Report From the States

Physician Prosecution Gone Amok in Central Illinois

"Central Illinois is a 'hotbed' of unjustified prosecutions against physicians, according to a prominent Peoria doctor. Chester Danehower, president-elect of the Association of American Physicians and Surgeons (AAPS), said every doctor in America should be worried about the growing trend, and every patient or potential patient should worry about the resulting erosion of medical care in this country.

"More than 100 Peoria-area physicians gathered last spring at Barrack's Cater Inn to hear Andrew L. Schlafly, Esq., general counsel for the association, describe some of the reasons physicians are being prosecuted and sent to prison.

"The bulk of the charges in the 15 active cases Schlafly is involved with concern billing codes for Medicaid and Medicare reimbursements.

"The guidelines for Medicare are 132,000 pages, according to Danehower, 'enough to make the IRS look like child's play.'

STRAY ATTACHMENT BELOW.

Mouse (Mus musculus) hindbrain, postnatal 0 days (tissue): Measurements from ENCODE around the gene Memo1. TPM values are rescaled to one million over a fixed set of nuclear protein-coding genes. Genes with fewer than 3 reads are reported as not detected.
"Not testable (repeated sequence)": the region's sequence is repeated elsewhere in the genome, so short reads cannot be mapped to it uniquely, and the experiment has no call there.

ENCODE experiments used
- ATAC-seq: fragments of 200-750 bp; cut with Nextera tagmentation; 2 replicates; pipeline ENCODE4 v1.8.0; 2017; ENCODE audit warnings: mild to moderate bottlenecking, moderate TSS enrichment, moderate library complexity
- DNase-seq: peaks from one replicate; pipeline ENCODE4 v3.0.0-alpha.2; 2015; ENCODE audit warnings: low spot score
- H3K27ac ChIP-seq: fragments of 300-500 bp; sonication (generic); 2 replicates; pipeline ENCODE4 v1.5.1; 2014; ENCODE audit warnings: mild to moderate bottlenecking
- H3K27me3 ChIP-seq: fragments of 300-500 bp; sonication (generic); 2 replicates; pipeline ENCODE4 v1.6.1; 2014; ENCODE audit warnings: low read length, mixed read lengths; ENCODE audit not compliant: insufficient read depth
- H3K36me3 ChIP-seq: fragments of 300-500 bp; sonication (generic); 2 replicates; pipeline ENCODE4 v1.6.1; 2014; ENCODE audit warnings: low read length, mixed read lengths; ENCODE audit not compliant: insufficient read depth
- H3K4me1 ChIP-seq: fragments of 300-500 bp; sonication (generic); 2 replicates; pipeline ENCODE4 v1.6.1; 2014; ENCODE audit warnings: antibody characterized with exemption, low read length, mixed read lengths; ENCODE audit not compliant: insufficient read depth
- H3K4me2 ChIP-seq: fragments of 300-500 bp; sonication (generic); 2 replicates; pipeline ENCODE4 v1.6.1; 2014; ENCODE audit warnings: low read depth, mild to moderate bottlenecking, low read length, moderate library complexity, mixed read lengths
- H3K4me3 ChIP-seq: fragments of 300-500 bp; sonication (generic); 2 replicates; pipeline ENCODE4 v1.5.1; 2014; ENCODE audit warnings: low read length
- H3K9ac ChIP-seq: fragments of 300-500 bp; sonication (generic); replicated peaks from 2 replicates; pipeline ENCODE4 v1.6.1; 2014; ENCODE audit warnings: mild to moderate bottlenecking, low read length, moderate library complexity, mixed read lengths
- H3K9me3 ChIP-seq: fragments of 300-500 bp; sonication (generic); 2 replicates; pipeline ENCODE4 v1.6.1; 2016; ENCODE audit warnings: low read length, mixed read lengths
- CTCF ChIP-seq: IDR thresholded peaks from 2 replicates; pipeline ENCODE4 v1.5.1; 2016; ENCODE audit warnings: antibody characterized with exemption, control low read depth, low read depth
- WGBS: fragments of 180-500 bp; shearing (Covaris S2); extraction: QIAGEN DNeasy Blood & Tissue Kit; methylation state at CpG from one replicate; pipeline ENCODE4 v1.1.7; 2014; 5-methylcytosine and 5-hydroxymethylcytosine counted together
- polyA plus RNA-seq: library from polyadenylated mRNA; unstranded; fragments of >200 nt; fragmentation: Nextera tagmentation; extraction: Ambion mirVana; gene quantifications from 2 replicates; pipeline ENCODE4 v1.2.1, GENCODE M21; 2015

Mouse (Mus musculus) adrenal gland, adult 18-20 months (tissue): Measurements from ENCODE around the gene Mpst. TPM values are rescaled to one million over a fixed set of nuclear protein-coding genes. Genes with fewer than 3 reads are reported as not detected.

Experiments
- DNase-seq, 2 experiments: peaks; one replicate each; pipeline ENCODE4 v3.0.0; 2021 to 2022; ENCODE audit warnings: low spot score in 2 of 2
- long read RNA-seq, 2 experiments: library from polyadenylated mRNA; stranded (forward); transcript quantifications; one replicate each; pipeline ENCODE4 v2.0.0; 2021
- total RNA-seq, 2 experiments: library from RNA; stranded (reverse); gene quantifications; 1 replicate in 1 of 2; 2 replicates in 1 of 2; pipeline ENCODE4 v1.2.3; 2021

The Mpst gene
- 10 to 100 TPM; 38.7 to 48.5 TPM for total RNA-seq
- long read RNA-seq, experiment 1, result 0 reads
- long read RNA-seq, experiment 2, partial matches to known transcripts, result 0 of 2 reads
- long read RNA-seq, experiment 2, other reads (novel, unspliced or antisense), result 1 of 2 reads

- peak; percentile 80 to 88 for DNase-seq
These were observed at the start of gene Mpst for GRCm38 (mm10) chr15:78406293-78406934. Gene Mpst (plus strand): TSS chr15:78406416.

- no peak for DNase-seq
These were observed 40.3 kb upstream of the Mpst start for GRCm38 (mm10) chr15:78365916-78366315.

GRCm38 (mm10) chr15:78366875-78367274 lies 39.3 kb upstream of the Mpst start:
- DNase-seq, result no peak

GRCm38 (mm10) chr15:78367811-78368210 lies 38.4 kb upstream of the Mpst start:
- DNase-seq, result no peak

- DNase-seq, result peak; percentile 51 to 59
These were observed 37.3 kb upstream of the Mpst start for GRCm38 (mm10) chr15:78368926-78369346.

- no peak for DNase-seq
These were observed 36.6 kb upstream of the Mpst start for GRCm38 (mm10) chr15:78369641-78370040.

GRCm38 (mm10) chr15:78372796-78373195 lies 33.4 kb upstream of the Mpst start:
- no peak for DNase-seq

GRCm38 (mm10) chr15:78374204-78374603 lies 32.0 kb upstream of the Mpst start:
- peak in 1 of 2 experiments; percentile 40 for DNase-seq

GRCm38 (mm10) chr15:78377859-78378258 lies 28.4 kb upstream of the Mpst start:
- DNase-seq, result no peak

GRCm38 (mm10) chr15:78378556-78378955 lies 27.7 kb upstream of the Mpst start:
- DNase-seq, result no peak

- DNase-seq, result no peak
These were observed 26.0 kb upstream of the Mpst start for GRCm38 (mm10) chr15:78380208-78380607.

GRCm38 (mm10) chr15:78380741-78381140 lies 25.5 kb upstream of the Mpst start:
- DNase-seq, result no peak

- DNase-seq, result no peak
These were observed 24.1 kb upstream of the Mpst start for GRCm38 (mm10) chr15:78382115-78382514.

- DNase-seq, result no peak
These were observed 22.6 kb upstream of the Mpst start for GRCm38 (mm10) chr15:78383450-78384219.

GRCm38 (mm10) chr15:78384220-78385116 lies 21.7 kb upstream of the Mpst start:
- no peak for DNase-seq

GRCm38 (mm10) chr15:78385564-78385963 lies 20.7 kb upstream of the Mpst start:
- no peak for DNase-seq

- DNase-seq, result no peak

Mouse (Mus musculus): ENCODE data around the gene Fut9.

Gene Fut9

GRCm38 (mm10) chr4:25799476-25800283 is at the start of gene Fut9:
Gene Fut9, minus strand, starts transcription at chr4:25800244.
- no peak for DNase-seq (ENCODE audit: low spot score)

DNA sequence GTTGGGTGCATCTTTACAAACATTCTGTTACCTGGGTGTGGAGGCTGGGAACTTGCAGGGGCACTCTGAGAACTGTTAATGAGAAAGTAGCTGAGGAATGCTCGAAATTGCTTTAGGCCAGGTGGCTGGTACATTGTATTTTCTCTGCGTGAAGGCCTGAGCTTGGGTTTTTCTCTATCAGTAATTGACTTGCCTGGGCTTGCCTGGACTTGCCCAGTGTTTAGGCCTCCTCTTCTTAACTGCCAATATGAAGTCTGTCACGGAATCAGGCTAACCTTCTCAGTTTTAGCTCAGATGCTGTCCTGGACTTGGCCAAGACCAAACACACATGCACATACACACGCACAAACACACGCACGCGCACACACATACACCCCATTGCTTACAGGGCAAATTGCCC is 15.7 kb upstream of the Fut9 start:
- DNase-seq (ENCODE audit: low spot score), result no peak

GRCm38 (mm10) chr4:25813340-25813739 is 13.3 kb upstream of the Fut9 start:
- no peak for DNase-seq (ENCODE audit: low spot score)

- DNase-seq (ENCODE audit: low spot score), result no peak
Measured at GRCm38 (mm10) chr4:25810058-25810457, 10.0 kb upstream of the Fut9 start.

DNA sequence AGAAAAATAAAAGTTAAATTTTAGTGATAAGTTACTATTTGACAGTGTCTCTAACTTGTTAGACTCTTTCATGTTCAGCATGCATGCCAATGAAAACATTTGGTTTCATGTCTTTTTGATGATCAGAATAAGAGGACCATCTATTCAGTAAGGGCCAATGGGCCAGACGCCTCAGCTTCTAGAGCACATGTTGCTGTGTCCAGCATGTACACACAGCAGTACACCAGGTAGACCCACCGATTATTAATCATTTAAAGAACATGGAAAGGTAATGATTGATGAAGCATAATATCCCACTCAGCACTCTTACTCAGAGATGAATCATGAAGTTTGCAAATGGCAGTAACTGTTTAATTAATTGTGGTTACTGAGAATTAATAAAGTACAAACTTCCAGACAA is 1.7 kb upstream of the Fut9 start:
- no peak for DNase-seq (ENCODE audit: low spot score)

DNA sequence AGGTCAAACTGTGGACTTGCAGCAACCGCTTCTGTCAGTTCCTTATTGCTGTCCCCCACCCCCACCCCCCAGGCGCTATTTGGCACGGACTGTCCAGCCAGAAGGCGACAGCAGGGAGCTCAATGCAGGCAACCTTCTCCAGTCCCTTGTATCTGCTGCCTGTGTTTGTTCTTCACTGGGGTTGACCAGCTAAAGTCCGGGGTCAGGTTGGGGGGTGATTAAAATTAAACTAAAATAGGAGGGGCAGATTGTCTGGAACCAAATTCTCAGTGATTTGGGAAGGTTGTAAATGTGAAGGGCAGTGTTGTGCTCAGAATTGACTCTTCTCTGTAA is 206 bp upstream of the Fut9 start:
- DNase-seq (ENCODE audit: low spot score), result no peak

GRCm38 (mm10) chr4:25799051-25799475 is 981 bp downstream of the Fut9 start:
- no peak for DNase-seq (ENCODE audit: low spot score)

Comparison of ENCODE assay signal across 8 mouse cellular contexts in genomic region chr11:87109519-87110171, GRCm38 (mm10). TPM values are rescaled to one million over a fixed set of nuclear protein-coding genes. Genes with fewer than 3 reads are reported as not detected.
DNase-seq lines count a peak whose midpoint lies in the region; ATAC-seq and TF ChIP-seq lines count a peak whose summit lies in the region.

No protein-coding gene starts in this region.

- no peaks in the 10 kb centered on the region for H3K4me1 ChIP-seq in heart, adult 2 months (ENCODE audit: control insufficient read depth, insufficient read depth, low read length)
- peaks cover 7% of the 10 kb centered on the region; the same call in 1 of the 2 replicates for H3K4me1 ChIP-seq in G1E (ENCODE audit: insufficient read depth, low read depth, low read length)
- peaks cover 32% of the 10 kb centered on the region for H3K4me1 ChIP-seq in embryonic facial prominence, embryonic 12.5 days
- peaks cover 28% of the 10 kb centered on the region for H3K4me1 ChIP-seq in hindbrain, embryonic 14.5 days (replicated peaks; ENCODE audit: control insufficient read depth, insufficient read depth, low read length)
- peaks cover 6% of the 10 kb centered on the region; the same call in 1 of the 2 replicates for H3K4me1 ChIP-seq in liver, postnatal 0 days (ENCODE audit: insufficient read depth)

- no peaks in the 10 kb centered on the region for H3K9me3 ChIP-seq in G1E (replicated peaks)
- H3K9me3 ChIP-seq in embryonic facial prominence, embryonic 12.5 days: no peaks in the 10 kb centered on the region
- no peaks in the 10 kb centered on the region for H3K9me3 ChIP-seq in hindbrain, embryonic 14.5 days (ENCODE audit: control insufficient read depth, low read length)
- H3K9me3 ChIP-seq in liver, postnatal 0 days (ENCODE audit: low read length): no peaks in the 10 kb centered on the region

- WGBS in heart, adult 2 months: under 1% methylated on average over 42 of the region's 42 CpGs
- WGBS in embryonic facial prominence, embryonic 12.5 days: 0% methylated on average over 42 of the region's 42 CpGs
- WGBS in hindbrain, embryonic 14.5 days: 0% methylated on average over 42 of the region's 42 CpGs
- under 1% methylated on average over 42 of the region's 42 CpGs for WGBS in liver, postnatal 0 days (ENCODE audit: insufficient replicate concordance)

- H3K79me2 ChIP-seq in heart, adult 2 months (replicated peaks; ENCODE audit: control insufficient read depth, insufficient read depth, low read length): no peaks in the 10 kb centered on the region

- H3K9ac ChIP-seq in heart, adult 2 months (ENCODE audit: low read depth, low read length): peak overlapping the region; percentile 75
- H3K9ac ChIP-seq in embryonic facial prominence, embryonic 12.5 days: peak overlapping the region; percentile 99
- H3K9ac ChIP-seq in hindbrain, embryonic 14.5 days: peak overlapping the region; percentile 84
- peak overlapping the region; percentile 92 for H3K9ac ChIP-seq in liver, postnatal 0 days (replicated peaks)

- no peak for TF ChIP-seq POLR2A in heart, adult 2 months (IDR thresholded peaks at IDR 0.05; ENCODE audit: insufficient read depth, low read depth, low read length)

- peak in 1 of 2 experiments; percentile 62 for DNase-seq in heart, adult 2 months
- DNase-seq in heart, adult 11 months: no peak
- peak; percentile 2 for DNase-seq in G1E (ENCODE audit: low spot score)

" 'Once the government targets a physician, it can run right over that person, whether he is guilty or not,' Schlafly said. 'Central Illinois is one of the worst places in the nation for prosecution of doctors...'

" 'In many of these cases, the trial is an ambush,' Schlafly said. 'It's easier for the government to go after doctors than real criminals. Doctors are trusting and tend to cooperate. They are easy targets to prosecute and the government can get large financial settlements from doctors.'

"One strategy, Schlafly said, is to threaten an indictment in order to get targeted doctors to pay millions of dollars in fines to avoid prosecution.

"The Health Insurance Portability and Accountability Act of 1996 is providing the money for these prosecutions. In Tampa, Florida, those revenues are funding 20 full-time FBI agents looking for fraud in health care, he said.

"Punishment in these cases is way out of proportion to the alleged offenses, he said. In many cases, besides heavy fines and jail time, physicians lose their medical licenses...."


Clare Howard, The Journal Star, February 21, 2002,

Originally published in the Medical Sentinel 2002;7(3):98-99. Copyright©2002 Association of American Physicians and Surgeons (AAPS)